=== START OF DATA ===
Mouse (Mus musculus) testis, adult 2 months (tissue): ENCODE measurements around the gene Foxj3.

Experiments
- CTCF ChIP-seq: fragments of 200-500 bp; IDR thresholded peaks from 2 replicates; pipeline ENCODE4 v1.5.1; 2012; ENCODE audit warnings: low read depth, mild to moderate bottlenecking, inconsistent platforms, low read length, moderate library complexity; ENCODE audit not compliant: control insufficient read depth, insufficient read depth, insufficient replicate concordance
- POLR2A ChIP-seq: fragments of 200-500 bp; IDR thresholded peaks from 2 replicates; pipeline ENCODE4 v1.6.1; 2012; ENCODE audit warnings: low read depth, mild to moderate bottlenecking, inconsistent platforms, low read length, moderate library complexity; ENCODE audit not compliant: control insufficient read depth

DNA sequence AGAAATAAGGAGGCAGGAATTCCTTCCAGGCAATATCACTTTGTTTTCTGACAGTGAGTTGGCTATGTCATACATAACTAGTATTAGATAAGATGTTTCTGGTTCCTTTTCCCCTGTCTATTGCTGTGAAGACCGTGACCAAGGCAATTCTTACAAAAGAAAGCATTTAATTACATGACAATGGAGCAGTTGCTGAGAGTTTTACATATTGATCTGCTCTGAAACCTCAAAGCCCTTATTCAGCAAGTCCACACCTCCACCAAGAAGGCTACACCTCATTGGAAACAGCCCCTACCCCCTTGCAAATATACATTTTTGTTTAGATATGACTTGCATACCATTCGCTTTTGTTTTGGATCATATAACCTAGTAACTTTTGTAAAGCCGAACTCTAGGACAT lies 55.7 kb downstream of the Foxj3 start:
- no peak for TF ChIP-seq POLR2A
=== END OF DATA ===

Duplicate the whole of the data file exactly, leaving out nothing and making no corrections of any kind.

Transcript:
Mouse (Mus musculus) testis, adult 2 months (tissue): ENCODE measurements around the gene Foxj3.

Experiments
- CTCF ChIP-seq: fragments of 200-500 bp; IDR thresholded peaks from 2 replicates; pipeline ENCODE4 v1.5.1; 2012; ENCODE audit warnings: low read depth, mild to moderate bottlenecking, inconsistent platforms, low read length, moderate library complexity; ENCODE audit not compliant: control insufficient read depth, insufficient read depth, insufficient replicate concordance
- POLR2A ChIP-seq: fragments of 200-500 bp; IDR thresholded peaks from 2 replicates; pipeline ENCODE4 v1.6.1; 2012; ENCODE audit warnings: low read depth, mild to moderate bottlenecking, inconsistent platforms, low read length, moderate library complexity; ENCODE audit not compliant: control insufficient read depth

DNA sequence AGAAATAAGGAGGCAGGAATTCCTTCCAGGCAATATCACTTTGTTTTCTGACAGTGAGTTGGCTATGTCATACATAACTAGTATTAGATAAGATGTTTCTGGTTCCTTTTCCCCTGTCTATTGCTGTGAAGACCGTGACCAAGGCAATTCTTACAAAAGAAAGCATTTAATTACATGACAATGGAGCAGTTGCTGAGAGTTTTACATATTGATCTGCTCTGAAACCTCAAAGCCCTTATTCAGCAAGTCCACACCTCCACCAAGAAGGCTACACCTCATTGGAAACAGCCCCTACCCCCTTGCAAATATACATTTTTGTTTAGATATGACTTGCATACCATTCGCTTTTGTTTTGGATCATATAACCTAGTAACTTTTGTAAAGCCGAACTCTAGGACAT lies 55.7 kb downstream of the Foxj3 start:
- no peak for TF ChIP-seq POLR2A